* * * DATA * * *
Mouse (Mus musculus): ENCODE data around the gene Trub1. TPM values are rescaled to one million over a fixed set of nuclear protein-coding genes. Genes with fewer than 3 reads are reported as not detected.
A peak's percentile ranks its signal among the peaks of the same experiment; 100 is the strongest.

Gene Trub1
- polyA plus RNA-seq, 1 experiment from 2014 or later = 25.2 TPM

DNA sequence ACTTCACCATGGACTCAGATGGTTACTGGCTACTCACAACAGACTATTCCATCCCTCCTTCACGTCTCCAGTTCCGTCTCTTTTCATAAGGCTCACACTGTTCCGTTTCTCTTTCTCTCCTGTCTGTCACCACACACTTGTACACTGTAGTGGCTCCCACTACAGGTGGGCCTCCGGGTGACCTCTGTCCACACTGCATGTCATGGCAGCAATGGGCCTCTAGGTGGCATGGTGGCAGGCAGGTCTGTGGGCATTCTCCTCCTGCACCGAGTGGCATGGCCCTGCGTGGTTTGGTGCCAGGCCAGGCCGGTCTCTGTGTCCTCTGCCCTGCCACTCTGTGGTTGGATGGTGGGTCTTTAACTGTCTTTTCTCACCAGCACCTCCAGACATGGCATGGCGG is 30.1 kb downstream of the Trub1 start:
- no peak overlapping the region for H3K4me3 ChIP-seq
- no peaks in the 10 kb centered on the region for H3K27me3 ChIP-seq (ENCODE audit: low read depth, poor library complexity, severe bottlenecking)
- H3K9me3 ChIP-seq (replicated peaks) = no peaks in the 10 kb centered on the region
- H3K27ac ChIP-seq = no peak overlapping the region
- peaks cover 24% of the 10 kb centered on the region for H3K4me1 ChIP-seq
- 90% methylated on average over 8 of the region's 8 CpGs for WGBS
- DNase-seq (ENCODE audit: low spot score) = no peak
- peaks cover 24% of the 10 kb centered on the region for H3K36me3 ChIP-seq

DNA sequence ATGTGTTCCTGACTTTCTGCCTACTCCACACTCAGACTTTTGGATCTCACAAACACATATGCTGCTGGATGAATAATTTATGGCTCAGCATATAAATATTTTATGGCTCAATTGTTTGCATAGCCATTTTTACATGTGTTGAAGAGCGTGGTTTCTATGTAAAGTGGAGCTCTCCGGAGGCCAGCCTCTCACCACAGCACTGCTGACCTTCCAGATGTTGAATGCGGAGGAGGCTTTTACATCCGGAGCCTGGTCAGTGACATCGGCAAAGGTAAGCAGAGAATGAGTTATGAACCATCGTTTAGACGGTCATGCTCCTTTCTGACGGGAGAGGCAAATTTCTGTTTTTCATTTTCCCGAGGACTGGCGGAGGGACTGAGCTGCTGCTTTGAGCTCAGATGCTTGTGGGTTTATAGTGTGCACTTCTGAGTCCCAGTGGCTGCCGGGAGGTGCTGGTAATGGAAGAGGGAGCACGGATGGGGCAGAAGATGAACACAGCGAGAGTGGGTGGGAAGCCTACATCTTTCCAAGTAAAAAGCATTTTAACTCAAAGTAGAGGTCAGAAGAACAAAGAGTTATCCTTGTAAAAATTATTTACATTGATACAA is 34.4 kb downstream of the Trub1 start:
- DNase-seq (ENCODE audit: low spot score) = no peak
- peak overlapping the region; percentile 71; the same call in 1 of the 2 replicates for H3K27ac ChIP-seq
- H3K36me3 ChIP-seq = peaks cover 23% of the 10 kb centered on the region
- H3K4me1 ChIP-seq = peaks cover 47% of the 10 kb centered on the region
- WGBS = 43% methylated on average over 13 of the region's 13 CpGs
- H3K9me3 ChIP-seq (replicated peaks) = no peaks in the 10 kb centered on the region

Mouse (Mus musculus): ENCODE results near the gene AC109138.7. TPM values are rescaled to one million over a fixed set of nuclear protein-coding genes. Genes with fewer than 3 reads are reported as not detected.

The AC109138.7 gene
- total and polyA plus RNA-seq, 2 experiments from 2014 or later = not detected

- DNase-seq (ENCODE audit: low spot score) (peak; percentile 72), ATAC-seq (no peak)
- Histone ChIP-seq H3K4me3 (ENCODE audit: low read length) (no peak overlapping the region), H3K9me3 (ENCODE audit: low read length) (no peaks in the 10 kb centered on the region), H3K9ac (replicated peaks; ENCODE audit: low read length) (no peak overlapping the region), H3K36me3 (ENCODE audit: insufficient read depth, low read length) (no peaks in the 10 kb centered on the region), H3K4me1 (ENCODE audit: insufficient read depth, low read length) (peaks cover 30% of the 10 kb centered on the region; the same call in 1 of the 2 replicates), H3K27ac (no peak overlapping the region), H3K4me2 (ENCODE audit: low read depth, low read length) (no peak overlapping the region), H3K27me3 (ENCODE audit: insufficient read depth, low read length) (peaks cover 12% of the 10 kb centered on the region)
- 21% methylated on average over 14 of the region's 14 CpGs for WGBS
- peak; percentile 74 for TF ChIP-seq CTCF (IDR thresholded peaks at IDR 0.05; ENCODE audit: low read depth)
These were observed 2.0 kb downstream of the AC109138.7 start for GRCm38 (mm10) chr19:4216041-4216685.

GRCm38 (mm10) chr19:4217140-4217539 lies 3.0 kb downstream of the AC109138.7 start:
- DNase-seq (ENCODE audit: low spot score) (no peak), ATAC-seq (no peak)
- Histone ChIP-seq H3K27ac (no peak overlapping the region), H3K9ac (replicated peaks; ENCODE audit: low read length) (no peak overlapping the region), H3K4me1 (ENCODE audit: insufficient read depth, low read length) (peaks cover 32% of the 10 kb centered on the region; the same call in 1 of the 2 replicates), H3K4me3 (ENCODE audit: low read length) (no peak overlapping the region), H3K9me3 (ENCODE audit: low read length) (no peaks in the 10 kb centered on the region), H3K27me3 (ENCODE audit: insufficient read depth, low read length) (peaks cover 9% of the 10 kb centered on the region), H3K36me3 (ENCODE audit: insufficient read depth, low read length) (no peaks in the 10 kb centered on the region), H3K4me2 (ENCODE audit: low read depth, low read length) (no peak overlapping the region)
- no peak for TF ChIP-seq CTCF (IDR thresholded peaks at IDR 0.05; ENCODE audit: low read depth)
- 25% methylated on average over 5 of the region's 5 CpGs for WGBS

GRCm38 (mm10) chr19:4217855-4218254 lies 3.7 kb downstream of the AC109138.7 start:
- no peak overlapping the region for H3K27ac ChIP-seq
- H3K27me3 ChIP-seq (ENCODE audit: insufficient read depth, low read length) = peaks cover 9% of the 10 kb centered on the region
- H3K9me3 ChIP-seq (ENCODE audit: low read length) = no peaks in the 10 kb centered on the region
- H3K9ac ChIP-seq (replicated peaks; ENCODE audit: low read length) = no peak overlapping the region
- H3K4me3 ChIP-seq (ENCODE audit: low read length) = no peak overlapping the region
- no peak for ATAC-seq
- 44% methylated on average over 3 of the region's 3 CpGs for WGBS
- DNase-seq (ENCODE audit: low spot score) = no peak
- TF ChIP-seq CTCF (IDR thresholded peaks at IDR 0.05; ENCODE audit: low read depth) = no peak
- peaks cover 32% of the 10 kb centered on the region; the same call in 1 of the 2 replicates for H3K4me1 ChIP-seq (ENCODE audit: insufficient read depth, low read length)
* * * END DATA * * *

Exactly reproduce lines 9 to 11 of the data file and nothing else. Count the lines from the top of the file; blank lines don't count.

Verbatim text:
- H3K27ac ChIP-seq = no peak overlapping the region
- peaks cover 24% of the 10 kb centered on the region for H3K4me1 ChIP-seq
- 90% methylated on average over 8 of the region's 8 CpGs for WGBS